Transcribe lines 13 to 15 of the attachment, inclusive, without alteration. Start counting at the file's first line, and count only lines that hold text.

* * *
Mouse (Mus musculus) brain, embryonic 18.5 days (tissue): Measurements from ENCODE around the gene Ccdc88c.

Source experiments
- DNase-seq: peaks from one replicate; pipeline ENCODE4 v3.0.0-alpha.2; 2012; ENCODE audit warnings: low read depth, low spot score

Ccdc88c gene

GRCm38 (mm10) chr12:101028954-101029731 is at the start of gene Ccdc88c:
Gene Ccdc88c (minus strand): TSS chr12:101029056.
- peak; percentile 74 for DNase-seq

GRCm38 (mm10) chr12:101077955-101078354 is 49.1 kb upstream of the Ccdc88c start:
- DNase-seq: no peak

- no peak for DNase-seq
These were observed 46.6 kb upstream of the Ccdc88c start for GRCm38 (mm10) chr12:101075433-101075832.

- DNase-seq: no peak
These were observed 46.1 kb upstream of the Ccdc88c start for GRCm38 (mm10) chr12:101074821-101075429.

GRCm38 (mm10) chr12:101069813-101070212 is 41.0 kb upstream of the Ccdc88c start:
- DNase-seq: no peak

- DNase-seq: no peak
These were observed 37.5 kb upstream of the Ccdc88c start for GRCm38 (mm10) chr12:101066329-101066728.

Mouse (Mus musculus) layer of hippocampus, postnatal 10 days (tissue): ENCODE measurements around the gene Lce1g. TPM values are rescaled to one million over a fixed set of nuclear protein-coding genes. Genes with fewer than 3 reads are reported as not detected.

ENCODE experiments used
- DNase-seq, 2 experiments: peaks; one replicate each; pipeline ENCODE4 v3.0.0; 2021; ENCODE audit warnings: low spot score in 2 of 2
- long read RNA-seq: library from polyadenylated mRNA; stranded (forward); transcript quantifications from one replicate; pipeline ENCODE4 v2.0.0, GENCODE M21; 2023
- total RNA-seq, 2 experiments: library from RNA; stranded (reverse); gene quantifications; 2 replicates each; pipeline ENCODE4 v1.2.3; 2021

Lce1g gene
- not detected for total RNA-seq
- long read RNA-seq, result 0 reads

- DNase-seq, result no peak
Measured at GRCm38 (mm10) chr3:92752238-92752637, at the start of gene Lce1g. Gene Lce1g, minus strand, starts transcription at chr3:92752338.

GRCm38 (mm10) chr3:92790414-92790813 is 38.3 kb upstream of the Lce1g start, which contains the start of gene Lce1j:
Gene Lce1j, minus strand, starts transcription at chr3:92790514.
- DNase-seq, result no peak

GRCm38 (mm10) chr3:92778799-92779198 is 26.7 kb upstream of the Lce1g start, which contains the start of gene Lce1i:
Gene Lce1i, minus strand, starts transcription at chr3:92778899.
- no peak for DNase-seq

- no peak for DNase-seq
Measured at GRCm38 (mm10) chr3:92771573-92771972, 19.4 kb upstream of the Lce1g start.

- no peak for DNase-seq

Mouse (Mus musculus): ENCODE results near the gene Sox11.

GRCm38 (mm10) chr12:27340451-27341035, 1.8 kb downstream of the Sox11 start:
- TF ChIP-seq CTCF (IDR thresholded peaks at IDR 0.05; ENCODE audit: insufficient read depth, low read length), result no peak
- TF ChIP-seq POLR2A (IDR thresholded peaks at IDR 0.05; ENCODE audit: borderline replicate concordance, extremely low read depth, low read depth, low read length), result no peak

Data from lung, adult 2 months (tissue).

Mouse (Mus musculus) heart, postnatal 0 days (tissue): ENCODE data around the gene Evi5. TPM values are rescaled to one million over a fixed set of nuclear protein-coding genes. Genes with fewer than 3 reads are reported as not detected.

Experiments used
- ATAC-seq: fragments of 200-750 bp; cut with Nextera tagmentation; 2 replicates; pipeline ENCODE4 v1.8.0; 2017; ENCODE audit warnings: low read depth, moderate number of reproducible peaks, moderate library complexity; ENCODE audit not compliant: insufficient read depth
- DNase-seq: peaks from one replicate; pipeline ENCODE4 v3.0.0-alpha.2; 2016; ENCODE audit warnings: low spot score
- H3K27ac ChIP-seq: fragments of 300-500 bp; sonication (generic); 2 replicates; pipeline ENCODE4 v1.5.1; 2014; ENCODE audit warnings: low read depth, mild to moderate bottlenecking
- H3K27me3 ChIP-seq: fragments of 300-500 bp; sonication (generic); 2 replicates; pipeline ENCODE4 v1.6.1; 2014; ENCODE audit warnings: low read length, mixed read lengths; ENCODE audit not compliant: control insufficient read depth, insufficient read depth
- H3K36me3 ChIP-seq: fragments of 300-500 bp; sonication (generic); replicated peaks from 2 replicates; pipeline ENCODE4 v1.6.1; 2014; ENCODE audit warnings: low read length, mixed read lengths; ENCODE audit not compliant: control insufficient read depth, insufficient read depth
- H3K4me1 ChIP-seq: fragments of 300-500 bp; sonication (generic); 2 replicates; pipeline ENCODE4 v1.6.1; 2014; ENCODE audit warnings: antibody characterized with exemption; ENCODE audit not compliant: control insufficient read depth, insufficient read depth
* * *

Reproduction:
These were observed 46.1 kb upstream of the Ccdc88c start for GRCm38 (mm10) chr12:101074821-101075429.

GRCm38 (mm10) chr12:101069813-101070212 is 41.0 kb upstream of the Ccdc88c start:
- DNase-seq: no peak